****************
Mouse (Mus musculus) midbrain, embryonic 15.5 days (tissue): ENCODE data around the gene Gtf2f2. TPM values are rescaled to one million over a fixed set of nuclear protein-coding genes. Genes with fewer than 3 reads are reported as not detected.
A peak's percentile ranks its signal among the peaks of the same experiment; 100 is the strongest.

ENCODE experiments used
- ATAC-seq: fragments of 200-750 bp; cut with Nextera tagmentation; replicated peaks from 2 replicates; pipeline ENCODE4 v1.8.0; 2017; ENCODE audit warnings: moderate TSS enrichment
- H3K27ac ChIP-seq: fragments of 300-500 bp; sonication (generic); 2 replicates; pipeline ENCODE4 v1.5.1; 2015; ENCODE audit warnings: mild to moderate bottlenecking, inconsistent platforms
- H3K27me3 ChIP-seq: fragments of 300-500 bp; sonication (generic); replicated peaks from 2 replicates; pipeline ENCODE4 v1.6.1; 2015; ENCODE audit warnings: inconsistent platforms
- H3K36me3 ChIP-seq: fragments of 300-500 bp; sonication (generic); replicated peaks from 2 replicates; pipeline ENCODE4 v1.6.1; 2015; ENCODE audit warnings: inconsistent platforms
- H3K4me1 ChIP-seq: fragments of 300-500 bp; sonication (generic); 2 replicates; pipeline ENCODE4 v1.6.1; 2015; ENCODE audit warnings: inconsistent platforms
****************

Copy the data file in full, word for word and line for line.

Mouse (Mus musculus) midbrain, embryonic 15.5 days (tissue): ENCODE data around the gene Gtf2f2. TPM values are rescaled to one million over a fixed set of nuclear protein-coding genes. Genes with fewer than 3 reads are reported as not detected.
A peak's percentile ranks its signal among the peaks of the same experiment; 100 is the strongest.

ENCODE experiments used
- ATAC-seq: fragments of 200-750 bp; cut with Nextera tagmentation; replicated peaks from 2 replicates; pipeline ENCODE4 v1.8.0; 2017; ENCODE audit warnings: moderate TSS enrichment
- H3K27ac ChIP-seq: fragments of 300-500 bp; sonication (generic); 2 replicates; pipeline ENCODE4 v1.5.1; 2015; ENCODE audit warnings: mild to moderate bottlenecking, inconsistent platforms
- H3K27me3 ChIP-seq: fragments of 300-500 bp; sonication (generic); replicated peaks from 2 replicates; pipeline ENCODE4 v1.6.1; 2015; ENCODE audit warnings: inconsistent platforms
- H3K36me3 ChIP-seq: fragments of 300-500 bp; sonication (generic); replicated peaks from 2 replicates; pipeline ENCODE4 v1.6.1; 2015; ENCODE audit warnings: inconsistent platforms
- H3K4me1 ChIP-seq: fragments of 300-500 bp; sonication (generic); 2 replicates; pipeline ENCODE4 v1.6.1; 2015; ENCODE audit warnings: inconsistent platforms